wig·​wam | \ˈwig-ˌwäm \

Definition of wigwam 

: a hut of the American Indians of the Great Lakes region and eastward having typically an arched framework of poles overlaid with bark, mats, or hides also : a rough hut

Illustration of wigwam

Illustration of wigwam

Examples of wigwam in a Sentence

Recent Examples on the Web

Learn how the French voyageurs and Potawatomi were connected, feel a beaver pelt, see canoes built of birch bark and walk inside a wigwam. Annie Alleman, chicagotribune.com, "Upcoming summer events for the south suburbs," 13 May 2018 The wigwam will serve as an indoor classroom where students can learn about Native Americans, said Nan Buckardt, director of education for the forest preserve district. Sheryl Devore, Lake County News-Sun, "Life-sized dinosaur, wigwam and hands-on experiences featured at new Lake County museum," 25 Mar. 2018 Also in the museum is a wigwam created with help from Native American tribe members. Sheryl Devore, Lake County News-Sun, "Life-sized dinosaur, wigwam and hands-on experiences featured at new Lake County museum," 25 Mar. 2018 In a prescient nod to future gender controversies, our Pocahontas was played by a gorgeous little boy who would have brightened any number of wigwams. Christine M. Flowers, Philly.com, "Girl Scouts have every right to be mad about new Boy Scouts rule | Christine Flowers," 12 Oct. 2017 Consider the repercussions when Achille Sel, who still follows Micmac lifeways, returns from a sojourn into the uncut northern forests and finds his wigwam burned, his wife murdered by English soldiers. William T. Vollmann, New York Times, "Review: Annie Proulx’s ‘Barkskins’ Is an Epic Tale of Logging and Doom JUNE 16, 2016," 17 June 2016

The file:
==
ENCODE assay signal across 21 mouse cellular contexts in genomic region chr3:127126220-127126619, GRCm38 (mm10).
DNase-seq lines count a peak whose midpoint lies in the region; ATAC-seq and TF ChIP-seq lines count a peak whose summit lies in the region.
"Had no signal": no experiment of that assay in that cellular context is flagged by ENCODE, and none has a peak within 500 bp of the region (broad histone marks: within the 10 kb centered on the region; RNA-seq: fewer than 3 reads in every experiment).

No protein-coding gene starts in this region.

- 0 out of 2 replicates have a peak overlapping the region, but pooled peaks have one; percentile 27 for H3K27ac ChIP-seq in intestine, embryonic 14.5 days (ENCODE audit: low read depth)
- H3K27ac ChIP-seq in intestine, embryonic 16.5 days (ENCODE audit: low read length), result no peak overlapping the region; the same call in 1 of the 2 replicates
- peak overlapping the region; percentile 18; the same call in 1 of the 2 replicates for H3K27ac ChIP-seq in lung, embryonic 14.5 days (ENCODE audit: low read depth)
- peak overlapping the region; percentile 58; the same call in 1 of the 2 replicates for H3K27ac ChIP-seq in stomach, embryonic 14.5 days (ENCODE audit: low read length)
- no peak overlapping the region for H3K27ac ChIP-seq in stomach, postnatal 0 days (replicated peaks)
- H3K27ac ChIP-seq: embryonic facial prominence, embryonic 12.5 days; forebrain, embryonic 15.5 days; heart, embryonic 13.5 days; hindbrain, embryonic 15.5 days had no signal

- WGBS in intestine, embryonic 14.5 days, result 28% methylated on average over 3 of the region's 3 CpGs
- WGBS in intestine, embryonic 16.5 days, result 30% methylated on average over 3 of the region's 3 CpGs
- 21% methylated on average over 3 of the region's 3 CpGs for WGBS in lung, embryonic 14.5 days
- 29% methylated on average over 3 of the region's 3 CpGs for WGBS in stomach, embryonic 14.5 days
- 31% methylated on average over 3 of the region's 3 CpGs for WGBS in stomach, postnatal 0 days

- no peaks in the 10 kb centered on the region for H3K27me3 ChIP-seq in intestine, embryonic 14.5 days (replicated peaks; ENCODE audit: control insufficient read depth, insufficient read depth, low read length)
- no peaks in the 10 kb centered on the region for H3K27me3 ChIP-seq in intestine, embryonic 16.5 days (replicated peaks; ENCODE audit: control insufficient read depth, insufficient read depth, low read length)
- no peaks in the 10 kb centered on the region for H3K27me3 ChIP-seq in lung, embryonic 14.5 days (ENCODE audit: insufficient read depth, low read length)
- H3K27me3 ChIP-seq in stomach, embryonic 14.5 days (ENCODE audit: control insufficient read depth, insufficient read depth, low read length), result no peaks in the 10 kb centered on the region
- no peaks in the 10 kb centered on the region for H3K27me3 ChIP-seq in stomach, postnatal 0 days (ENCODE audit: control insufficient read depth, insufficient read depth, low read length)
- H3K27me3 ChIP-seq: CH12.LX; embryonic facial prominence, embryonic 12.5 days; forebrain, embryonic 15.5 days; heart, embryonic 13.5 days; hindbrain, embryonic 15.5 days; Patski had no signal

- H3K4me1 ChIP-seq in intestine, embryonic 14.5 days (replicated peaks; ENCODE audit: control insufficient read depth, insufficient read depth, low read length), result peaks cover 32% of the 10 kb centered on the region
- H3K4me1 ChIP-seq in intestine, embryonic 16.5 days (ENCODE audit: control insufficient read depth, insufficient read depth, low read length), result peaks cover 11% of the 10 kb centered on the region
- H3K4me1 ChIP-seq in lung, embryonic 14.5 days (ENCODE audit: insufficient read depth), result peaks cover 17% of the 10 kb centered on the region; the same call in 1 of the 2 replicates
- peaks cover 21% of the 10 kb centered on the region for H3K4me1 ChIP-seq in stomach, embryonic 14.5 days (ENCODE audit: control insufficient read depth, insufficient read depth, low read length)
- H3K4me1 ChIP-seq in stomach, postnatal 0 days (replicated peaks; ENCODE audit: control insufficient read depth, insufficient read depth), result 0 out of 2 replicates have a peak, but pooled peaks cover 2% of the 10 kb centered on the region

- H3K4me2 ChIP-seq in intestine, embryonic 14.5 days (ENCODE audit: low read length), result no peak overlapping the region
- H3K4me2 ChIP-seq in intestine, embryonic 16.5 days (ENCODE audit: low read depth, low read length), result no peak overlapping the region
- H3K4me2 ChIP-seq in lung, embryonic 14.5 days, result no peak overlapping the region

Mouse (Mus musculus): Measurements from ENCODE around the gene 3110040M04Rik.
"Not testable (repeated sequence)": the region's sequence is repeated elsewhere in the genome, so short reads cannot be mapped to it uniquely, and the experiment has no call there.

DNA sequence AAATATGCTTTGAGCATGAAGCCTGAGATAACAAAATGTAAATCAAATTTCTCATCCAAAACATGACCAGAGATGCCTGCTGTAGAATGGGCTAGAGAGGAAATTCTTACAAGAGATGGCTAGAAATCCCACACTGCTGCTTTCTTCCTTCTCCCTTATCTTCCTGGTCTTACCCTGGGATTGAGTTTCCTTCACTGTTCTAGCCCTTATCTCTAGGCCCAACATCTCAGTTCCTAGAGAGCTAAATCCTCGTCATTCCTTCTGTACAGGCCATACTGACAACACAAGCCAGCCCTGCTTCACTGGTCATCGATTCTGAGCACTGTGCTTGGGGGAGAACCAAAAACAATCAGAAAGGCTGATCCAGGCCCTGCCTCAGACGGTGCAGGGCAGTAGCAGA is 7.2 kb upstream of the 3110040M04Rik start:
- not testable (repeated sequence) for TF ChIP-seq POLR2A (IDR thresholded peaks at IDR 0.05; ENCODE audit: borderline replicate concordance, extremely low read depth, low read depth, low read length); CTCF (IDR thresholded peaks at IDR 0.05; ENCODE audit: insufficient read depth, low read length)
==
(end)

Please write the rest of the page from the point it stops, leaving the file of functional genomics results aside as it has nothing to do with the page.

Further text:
These example sentences are selected automatically from various online news sources to reflect current usage of the word 'wigwam.' Views expressed in the examples do not represent the opinion of Merriam-Webster or its editors. Send us feedback.

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First Known Use of wigwam

1628, in the meaning defined above

History and Etymology for wigwam

Eastern Abenaki wìkəwαm house

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Dictionary Entries near wigwam



wigwag signal



Wijs method


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Time Traveler for wigwam

The first known use of wigwam was in 1628

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More Definitions for wigwam



English Language Learners Definition of wigwam

: a round tent that was used in the past by Native Americans as a house or shelter


wig·​wam | \ˈwig-ˌwäm \

Kids Definition of wigwam

: a dome-shaped hut formerly used as a house or shelter by some American Indians

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Comments on wigwam

What made you want to look up wigwam? Please tell us where you read or heard it (including the quote, if possible).


to express warning or disapproval

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